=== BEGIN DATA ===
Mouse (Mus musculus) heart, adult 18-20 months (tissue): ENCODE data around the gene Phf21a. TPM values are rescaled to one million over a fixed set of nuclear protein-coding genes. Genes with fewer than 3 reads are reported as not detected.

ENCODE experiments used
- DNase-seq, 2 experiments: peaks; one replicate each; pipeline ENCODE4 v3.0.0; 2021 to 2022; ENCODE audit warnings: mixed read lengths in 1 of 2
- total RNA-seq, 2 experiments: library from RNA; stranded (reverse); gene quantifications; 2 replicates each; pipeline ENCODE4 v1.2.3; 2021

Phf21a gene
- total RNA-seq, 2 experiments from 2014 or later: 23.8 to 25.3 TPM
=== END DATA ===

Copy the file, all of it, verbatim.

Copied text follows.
Mouse (Mus musculus) heart, adult 18-20 months (tissue): ENCODE data around the gene Phf21a. TPM values are rescaled to one million over a fixed set of nuclear protein-coding genes. Genes with fewer than 3 reads are reported as not detected.

ENCODE experiments used
- DNase-seq, 2 experiments: peaks; one replicate each; pipeline ENCODE4 v3.0.0; 2021 to 2022; ENCODE audit warnings: mixed read lengths in 1 of 2
- total RNA-seq, 2 experiments: library from RNA; stranded (reverse); gene quantifications; 2 replicates each; pipeline ENCODE4 v1.2.3; 2021

Phf21a gene
- total RNA-seq, 2 experiments from 2014 or later: 23.8 to 25.3 TPM